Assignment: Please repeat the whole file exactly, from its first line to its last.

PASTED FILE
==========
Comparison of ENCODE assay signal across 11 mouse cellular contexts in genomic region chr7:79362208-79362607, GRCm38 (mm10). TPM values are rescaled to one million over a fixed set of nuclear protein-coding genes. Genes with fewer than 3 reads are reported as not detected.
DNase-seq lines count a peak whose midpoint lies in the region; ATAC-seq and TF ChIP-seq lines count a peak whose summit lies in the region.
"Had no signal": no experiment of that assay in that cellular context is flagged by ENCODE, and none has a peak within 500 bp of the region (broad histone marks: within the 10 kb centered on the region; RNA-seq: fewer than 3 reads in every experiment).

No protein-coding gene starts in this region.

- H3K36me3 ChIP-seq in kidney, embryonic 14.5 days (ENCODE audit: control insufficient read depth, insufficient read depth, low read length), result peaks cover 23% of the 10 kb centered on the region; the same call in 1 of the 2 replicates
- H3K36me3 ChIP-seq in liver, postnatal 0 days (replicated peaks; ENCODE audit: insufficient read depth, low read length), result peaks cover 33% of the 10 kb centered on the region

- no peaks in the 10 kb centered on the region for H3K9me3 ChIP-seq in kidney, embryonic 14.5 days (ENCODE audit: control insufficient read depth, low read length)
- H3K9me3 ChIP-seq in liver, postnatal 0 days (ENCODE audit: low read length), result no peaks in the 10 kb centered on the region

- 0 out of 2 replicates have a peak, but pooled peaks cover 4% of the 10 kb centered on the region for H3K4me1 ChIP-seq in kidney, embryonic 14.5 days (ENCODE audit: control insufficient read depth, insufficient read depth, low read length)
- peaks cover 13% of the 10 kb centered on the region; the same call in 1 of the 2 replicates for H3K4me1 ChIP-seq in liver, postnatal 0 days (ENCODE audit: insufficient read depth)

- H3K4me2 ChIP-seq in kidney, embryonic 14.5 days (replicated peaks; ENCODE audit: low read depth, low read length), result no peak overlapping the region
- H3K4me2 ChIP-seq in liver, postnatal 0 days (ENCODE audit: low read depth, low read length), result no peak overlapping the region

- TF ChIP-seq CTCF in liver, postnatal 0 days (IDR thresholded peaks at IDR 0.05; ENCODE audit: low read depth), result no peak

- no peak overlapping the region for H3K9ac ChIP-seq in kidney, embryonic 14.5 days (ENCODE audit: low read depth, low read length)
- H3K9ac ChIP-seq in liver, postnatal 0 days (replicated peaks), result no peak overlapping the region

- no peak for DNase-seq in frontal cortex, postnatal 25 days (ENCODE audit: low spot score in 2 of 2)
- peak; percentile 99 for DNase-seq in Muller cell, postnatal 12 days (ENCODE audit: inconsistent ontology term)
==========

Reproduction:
Comparison of ENCODE assay signal across 11 mouse cellular contexts in genomic region chr7:79362208-79362607, GRCm38 (mm10). TPM values are rescaled to one million over a fixed set of nuclear protein-coding genes. Genes with fewer than 3 reads are reported as not detected.
DNase-seq lines count a peak whose midpoint lies in the region; ATAC-seq and TF ChIP-seq lines count a peak whose summit lies in the region.
"Had no signal": no experiment of that assay in that cellular context is flagged by ENCODE, and none has a peak within 500 bp of the region (broad histone marks: within the 10 kb centered on the region; RNA-seq: fewer than 3 reads in every experiment).

No protein-coding gene starts in this region.

- H3K36me3 ChIP-seq in kidney, embryonic 14.5 days (ENCODE audit: control insufficient read depth, insufficient read depth, low read length), result peaks cover 23% of the 10 kb centered on the region; the same call in 1 of the 2 replicates
- H3K36me3 ChIP-seq in liver, postnatal 0 days (replicated peaks; ENCODE audit: insufficient read depth, low read length), result peaks cover 33% of the 10 kb centered on the region

- no peaks in the 10 kb centered on the region for H3K9me3 ChIP-seq in kidney, embryonic 14.5 days (ENCODE audit: control insufficient read depth, low read length)
- H3K9me3 ChIP-seq in liver, postnatal 0 days (ENCODE audit: low read length), result no peaks in the 10 kb centered on the region

- 0 out of 2 replicates have a peak, but pooled peaks cover 4% of the 10 kb centered on the region for H3K4me1 ChIP-seq in kidney, embryonic 14.5 days (ENCODE audit: control insufficient read depth, insufficient read depth, low read length)
- peaks cover 13% of the 10 kb centered on the region; the same call in 1 of the 2 replicates for H3K4me1 ChIP-seq in liver, postnatal 0 days (ENCODE audit: insufficient read depth)

- H3K4me2 ChIP-seq in kidney, embryonic 14.5 days (replicated peaks; ENCODE audit: low read depth, low read length), result no peak overlapping the region
- H3K4me2 ChIP-seq in liver, postnatal 0 days (ENCODE audit: low read depth, low read length), result no peak overlapping the region

- TF ChIP-seq CTCF in liver, postnatal 0 days (IDR thresholded peaks at IDR 0.05; ENCODE audit: low read depth), result no peak

- no peak overlapping the region for H3K9ac ChIP-seq in kidney, embryonic 14.5 days (ENCODE audit: low read depth, low read length)
- H3K9ac ChIP-seq in liver, postnatal 0 days (replicated peaks), result no peak overlapping the region

- no peak for DNase-seq in frontal cortex, postnatal 25 days (ENCODE audit: low spot score in 2 of 2)
- peak; percentile 99 for DNase-seq in Muller cell, postnatal 12 days (ENCODE audit: inconsistent ontology term)